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Does coal mining hurt health in Central Appalachia? Review aims to find out

This 2007 file photo shows the impact of surface mining near the town of Chavies in Perry County.
This 2007 file photo shows the impact of surface mining near the town of Chavies in Perry County.

The federal mine-reclamation agency will pay for an independent scientific review of studies on the potential link between surface mines and increased health human risks in Central Appalachia, the agency announced Wednesday.

The issue of whether mining plays a role in health problems in the region, which includes Eastern Kentucky, has been controversial.

Studies have shown that mountaintop mining is associated with higher rates of cancer, heart disease and other health problems in Central Appalachia, Michael S. Hendryx, a professor who did several of the studies at West Virginia University, told the Herald-Leader in June. The studies were controlled for factors such as high rates of smoking and obesity in the coalfields, Hendryx said.

Hendryx’s work has been criticized by the coal industry and other research.

The review announced Wednesday by the U.S. Office of Surface Mining Reclamation and Enforcement could have a significant impact on the debate, identifying gaps in the research and perhaps helping settle some of the questions.

Opponents of surface mining welcomed news of the review.

A group called Appalachian Voices said there already is good enough evidence of the health impacts of mountaintop mining to justify a moratorium.

“If we value the lives of Central Appalachian citizens over coal profits, mine permitting would be halted until it could be proven safe for nearby residents,” the group said.

OSM said it will pay $1 million for a two-year review by the National Academy of Sciences.

The NAS will choose a panel of experts to go through “a growing amount of academic research that relates to possible correlations between increased health risks as a result of living near surface coal mine operations,” according to OSM’s release.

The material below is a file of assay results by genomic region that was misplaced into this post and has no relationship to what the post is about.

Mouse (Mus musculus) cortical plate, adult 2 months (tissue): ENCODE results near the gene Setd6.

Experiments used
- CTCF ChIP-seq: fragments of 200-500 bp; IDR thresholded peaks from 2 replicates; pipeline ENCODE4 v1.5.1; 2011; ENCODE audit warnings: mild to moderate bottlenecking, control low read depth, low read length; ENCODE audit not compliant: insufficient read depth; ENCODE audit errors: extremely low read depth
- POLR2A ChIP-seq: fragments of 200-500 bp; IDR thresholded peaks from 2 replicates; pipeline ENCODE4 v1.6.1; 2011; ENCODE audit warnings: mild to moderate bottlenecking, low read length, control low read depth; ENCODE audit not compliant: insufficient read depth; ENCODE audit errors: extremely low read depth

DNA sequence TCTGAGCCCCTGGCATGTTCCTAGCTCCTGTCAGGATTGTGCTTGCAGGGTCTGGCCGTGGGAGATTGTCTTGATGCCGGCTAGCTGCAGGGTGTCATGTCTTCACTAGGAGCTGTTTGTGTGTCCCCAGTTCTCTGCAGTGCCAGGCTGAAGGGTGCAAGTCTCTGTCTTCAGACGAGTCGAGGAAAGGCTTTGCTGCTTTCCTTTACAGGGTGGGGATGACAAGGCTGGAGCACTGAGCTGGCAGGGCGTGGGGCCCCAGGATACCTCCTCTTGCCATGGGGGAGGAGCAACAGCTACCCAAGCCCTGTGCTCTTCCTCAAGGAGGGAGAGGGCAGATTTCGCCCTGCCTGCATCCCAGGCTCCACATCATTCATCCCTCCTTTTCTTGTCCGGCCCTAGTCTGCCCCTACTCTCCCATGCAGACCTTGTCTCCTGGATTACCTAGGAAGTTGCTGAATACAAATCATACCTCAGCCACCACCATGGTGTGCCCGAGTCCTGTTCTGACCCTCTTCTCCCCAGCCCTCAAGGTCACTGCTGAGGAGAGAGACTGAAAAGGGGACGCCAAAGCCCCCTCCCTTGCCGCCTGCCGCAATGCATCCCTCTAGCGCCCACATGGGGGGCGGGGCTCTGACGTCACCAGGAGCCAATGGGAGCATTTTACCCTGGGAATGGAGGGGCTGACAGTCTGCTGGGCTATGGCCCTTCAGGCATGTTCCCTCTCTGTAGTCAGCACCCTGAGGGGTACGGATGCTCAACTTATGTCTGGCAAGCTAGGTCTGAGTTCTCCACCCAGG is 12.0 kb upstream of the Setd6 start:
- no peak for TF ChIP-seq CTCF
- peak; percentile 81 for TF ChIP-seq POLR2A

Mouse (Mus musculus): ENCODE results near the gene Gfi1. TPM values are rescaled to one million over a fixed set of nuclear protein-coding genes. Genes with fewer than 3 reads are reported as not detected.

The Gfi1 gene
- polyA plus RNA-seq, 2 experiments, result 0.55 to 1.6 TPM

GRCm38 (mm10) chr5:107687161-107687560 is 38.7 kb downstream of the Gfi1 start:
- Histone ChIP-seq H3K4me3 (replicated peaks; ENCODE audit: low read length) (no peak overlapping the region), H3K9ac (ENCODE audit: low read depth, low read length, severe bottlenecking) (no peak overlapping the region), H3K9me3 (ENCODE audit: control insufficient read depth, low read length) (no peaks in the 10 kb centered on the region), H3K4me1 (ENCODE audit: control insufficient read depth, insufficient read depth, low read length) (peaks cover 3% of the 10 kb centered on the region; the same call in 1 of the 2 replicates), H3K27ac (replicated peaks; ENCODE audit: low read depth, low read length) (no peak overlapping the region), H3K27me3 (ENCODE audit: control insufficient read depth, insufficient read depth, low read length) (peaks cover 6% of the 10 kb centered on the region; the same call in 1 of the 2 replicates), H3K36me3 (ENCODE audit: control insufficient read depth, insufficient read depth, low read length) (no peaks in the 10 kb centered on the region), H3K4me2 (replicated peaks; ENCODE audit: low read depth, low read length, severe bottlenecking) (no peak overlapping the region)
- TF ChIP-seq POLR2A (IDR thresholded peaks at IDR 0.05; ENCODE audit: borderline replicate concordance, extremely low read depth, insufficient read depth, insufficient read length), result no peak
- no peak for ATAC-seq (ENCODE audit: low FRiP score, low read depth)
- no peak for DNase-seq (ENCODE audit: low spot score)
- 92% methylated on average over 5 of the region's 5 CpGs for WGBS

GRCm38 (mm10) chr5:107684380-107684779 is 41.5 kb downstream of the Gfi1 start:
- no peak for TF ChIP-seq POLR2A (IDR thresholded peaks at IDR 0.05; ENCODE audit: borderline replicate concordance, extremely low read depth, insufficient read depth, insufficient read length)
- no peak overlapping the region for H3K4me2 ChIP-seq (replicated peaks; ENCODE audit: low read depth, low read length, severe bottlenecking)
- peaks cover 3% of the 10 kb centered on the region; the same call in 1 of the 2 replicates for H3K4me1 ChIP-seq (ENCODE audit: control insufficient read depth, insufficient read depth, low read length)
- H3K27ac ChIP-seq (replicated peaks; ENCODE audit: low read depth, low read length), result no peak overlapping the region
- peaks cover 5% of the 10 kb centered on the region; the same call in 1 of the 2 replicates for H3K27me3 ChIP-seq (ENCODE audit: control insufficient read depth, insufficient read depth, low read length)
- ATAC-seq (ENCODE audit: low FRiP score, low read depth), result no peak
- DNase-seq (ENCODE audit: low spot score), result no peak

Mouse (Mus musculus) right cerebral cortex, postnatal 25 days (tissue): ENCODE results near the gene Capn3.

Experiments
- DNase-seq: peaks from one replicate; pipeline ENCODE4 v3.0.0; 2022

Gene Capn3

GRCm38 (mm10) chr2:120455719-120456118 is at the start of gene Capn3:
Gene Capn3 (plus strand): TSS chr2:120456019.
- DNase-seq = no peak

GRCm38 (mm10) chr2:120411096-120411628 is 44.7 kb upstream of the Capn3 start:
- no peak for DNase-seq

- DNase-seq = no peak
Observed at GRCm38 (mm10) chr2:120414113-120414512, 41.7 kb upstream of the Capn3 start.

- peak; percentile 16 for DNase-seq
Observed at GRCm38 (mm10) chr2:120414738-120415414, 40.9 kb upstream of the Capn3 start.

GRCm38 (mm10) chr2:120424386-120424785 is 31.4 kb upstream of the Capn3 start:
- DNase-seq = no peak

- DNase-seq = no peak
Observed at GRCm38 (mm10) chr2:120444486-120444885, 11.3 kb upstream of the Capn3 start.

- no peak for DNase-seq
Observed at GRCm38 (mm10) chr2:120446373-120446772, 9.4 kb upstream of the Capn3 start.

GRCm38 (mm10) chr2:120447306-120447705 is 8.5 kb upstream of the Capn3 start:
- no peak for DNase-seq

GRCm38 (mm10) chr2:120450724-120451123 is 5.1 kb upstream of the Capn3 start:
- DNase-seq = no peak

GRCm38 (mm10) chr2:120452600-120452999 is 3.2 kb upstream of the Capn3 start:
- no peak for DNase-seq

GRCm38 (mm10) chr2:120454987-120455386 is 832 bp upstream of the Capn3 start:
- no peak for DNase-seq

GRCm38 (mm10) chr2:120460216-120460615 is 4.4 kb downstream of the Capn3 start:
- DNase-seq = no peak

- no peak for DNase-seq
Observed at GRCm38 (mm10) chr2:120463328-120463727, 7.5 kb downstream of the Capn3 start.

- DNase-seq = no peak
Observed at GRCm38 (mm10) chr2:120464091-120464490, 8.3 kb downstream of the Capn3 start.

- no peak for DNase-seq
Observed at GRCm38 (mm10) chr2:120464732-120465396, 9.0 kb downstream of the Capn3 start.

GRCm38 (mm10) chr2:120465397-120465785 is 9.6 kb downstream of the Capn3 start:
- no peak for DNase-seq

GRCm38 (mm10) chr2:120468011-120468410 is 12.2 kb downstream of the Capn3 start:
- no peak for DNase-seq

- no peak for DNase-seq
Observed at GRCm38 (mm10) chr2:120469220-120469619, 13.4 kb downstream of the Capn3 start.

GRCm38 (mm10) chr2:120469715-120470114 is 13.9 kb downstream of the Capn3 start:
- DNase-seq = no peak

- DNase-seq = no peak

The agency said reviewers will look at existing research, not conduct new studies in the coalfields.

The review committee will be made up of 12 people with expertise in fields such as mining engineering, epidemiology, public health, environmental medicine and statistics, OSM said.

The panel won’t include any active members of the coal industry or anyone from a government agency that regulates coal mining, OSM said.

The review committee will hold four public meetings to take comments from people about the potential health effects of mining, the release said.

The dates and times for the meetings have not been set.

OSM Director Joe Pizarchik said in the news release that OSM decided to finance the review because of a request from the state of West Virginia.

Bill Bissett, president of the Kentucky Coal Association, said it makes no sense for the review panel to exclude active coal-industry representatives.

The review will focus only on mining in one region, and not other activities that involve moving large amounts of earth, Bissett said.

Bissett said studies certainly have not proven that surface mining directly causes health problems such as cancer.

“What’s already out there is very suspect, in my opinion,” Bissett said of existing studies the NAS panel will review.

Hendryx, who is now at Indiana University, told the Herald-Leader that dust kicked up by surface mining — containing substances such as rare earth metals —is a likely source of health problems.

Research “strongly indicates that mountaintop removal coal mining is destructive of local environments and impairs human health,” Hendryx said.

Appalachian Voices said it was unfortunate that OSM did not undertake the review earlier so it could incorporate the findings into a pending proposal aimed at protecting streams.

Surface mining in Central Appalachia often involves blasting apart steep slopes, destroying sections of streams in the process.

The industry has argued that OSM’s proposal rule would severely limit mining.

The study is still worthwhile because even with the industry in decline, mining will continue for some time, Appalachian Voices said.

The review could even provide the “push the next administration needs to finally make this destructive practice illegal,” the group said.

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